The general recommendation for volume is that you should prescribe 2-3 sets per exercise, covering ~10 weekly sets for each muscle group per week (this can include compound lifts etc) – The work in this volume should always be done to within 4-6 RIR (Reps in reserve) AT MINIMUM.

When it comes to frequency and intensity, when volume is equated these variables can be played with in any shape or fashion and hypertrophic response will be induced. General recommendations for hypertrophy training for my clients might look something like this:

1. Lifts heavy things REALLY well, high tolerance for systemic stress
    a. 4x6 @ 75-85% w/ 2-3 RIR
2. Loves long, slow burning workouts, not a ton of neural drive/capacity to produce force or stress tolerance
    a. 3-4x12 @ 65-75% w/ 2-3 RIR
3. Powerful athlete, highly trained, high capacity for stress
    a. 6x4 or 8x6 @ 75-90% w/ 2-3 RIR

Hope this helps everyone understand a bit more the mechanisms behind muscle hypertrophy, some of the variables taken into considerations by coaches when programming for hypertrophy and some protocols and suggestions for your strength training!

As always, if anyone has any questions or are looking for remote training/programming feel free to reach out!


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High Protein Talk - A series

Whether you are new to building muscle or refining your nutrition, protein is key. For effective fat loss and muscle gain, prioritize high protein intake. “Toning up” is synonymous with building muscle and losing fat, and diet plays a crucial role in this process.  Having more muscle on your frame will aid your fat loss. The more muscle, the more calories burned at rest, letting you eat more while feeling satisfied and strong.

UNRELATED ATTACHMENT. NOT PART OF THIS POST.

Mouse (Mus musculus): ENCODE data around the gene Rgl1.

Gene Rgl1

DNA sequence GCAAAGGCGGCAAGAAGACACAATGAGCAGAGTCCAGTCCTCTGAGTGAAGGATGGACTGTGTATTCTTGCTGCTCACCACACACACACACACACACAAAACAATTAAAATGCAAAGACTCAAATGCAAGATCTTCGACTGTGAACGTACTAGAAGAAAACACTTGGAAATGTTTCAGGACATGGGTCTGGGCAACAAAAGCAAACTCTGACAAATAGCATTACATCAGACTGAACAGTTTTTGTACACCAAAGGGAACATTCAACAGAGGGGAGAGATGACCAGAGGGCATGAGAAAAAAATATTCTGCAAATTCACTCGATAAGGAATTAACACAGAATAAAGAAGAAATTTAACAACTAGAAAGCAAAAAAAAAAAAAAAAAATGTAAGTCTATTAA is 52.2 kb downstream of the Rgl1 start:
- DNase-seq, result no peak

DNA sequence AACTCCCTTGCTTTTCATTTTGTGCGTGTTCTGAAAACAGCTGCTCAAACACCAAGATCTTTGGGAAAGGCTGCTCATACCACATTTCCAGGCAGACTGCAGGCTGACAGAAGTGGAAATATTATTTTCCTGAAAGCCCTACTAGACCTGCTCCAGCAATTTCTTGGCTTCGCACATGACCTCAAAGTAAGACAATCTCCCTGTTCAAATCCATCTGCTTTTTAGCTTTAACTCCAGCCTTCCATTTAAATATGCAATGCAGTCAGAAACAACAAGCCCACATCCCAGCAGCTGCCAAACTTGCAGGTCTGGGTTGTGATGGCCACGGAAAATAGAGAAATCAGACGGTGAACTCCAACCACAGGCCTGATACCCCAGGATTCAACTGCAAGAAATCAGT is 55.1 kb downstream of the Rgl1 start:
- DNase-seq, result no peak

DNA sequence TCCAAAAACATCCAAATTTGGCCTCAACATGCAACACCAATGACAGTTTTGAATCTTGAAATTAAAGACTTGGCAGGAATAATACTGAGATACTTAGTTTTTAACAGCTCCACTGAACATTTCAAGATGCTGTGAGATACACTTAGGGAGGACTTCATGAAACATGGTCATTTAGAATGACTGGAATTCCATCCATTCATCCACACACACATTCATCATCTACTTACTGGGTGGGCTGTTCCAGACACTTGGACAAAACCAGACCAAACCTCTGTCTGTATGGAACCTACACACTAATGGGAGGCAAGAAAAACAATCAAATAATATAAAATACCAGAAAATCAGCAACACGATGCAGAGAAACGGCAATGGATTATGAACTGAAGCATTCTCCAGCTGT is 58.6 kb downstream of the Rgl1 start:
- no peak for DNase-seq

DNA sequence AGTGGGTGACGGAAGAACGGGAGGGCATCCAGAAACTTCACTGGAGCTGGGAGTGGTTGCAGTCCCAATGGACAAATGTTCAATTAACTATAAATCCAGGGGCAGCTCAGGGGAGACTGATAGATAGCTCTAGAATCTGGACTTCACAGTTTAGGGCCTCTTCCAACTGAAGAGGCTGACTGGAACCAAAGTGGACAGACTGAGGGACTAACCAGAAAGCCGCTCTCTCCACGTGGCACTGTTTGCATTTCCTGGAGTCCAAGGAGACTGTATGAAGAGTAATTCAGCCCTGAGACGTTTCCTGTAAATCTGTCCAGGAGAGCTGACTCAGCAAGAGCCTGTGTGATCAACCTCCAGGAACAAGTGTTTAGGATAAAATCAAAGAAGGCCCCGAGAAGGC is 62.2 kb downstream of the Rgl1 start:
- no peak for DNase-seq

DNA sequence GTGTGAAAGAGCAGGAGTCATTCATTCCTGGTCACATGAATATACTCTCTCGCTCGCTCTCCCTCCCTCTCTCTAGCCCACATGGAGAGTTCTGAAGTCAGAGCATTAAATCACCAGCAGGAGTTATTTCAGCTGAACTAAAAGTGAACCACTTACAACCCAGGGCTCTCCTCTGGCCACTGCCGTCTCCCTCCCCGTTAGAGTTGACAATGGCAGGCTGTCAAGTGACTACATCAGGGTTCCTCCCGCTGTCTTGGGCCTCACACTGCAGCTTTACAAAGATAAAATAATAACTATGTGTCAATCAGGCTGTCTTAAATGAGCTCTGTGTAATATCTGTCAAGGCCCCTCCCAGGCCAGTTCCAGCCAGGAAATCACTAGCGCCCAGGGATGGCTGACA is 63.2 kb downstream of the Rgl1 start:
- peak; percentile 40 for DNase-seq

As a Certified Personal Trainer, I have assisted individuals across diverse age groups and genders in achieving the goal of shedding body fat and gaining muscle simultaneously. While I am not a registered dietitian, this knowledge is derived from personal experiences and discovering effective nutritional strategies for my clients. At JET, we approach nutrition from a holistic fitness perspective, providing balanced and successful macronutrient guidance.  


Undereating, especially inadequate protein intake, is as detrimental as overeating when the goal is sustainable muscle building and fat loss. Without enough protein, muscles lack the necessary resources for repair and growth. You will constantly be tearing your muscles down in the gym, and giving them nothing to be replenished with. While eating in a caloric deficit typically results in weight loss, the composition of that weight loss matters. If your protein intake is inadequate, causing most of the weight lost to be muscle, your body may store more calories as fat in the long run. You will feel defeated and hungry because you are training like crazy, not eating enough, and pissed off at your lack of results! It is frustrating, we have all been there. You cannot be afraid to eat… especially protein!